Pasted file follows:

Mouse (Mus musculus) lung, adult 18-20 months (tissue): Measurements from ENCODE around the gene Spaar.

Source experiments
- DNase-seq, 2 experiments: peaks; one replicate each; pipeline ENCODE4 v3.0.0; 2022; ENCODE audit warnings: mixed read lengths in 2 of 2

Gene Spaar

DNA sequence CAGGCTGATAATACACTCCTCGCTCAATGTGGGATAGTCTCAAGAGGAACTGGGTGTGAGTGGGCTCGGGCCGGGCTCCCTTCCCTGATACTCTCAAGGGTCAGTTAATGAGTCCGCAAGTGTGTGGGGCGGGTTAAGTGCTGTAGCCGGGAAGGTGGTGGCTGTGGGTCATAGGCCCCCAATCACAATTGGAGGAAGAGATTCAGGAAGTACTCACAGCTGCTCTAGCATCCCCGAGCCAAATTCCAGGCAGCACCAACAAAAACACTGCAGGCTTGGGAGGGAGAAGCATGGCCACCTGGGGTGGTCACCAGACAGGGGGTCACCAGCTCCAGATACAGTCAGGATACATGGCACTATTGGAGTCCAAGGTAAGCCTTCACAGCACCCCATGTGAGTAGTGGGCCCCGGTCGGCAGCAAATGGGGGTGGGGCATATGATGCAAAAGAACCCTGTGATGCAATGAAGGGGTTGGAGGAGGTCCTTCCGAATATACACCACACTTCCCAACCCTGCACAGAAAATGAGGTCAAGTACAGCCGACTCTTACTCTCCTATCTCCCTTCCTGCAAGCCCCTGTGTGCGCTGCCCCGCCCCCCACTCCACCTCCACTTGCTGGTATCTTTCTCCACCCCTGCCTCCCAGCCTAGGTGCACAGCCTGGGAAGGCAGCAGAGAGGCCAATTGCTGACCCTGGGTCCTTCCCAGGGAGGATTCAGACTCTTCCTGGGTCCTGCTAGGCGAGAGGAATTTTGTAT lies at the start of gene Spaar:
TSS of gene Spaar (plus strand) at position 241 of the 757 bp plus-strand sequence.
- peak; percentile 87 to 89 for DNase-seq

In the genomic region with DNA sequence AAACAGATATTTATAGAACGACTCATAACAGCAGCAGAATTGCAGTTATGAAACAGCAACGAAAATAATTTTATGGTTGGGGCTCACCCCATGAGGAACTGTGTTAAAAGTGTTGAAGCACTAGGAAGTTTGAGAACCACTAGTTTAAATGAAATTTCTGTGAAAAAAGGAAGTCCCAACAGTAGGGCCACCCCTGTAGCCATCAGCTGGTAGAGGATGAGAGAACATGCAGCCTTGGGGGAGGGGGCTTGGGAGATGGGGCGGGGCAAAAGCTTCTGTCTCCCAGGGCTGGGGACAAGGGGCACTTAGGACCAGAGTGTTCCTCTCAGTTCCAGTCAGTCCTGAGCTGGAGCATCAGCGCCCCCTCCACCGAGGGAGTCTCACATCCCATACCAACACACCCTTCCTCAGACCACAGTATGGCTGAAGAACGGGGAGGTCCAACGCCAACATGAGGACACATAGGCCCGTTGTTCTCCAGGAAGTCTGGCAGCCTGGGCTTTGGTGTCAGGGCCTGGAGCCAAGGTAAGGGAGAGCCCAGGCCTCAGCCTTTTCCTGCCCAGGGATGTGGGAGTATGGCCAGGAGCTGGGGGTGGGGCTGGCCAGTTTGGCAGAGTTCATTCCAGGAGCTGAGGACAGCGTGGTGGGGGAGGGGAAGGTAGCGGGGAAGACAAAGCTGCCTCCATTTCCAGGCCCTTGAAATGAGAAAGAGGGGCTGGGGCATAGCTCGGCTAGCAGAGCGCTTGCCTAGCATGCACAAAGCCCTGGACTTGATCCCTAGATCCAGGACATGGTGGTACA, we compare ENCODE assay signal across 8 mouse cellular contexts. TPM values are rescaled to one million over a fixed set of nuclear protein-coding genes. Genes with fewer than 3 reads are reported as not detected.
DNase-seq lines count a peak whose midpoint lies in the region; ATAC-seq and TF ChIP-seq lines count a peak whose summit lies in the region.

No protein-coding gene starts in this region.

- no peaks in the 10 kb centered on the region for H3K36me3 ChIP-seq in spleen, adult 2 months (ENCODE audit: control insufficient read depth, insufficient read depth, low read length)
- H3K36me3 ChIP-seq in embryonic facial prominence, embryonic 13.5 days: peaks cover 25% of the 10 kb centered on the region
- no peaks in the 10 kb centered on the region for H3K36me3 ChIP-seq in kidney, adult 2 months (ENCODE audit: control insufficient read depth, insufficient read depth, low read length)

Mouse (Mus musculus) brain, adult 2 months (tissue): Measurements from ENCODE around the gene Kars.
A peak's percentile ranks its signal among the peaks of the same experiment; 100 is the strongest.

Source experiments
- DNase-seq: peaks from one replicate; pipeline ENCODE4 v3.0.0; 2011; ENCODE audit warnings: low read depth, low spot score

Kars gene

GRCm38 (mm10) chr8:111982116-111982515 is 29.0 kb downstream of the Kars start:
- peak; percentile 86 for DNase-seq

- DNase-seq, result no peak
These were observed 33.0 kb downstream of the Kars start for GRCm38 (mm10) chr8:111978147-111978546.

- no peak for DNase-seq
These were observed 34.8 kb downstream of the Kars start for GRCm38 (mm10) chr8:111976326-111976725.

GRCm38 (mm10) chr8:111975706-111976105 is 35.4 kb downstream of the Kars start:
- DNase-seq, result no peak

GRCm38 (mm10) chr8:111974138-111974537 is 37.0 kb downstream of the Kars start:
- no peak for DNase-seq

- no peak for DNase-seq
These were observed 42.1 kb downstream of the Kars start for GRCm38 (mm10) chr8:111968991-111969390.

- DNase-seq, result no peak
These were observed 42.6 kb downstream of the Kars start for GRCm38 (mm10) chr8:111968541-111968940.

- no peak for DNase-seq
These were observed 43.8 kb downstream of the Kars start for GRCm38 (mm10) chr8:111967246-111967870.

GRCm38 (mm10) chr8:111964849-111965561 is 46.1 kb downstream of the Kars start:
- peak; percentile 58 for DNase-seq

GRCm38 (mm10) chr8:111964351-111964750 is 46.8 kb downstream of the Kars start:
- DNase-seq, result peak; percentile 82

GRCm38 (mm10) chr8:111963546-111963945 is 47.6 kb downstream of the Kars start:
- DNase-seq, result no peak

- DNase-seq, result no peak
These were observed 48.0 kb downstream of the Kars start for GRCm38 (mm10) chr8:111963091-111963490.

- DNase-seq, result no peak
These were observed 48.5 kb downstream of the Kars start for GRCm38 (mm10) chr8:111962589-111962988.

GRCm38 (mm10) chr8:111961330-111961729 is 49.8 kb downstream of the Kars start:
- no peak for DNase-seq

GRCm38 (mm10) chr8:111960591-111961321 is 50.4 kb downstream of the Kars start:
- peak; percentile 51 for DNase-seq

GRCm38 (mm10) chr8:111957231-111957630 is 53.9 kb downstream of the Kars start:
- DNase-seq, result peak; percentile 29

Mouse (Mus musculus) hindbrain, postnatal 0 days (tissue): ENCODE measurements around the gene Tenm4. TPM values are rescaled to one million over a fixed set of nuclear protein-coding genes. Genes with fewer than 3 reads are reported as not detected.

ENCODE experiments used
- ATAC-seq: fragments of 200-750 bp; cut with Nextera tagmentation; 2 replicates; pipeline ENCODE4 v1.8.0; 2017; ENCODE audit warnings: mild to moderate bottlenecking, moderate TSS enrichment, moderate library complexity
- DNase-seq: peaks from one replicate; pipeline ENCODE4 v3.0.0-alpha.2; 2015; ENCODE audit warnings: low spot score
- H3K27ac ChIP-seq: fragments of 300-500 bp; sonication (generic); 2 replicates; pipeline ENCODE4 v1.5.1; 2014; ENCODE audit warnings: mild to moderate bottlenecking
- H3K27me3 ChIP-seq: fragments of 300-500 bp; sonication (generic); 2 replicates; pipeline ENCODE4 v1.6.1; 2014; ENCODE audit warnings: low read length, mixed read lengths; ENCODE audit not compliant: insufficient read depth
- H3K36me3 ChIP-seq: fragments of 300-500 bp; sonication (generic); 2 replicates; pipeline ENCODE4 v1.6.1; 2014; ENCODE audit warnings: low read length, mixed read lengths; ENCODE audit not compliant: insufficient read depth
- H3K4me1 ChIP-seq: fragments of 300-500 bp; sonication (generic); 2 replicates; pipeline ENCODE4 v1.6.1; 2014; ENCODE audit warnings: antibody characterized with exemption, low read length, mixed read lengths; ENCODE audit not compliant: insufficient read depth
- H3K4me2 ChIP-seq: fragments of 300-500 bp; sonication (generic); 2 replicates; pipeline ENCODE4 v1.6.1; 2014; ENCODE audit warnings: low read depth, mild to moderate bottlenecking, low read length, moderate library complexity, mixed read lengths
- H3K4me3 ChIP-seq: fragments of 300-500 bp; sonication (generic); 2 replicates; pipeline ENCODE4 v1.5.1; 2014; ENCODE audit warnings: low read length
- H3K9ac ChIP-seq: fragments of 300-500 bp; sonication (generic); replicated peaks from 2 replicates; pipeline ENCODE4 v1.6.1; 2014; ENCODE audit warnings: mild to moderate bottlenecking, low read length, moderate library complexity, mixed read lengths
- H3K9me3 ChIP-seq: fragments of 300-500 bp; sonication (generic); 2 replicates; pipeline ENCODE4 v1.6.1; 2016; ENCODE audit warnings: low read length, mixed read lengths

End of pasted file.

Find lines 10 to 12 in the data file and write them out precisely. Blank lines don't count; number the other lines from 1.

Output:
No protein-coding gene starts in this region.

- no peaks in the 10 kb centered on the region for H3K36me3 ChIP-seq in spleen, adult 2 months (ENCODE audit: control insufficient read depth, insufficient read depth, low read length)
- H3K36me3 ChIP-seq in embryonic facial prominence, embryonic 13.5 days: peaks cover 25% of the 10 kb centered on the region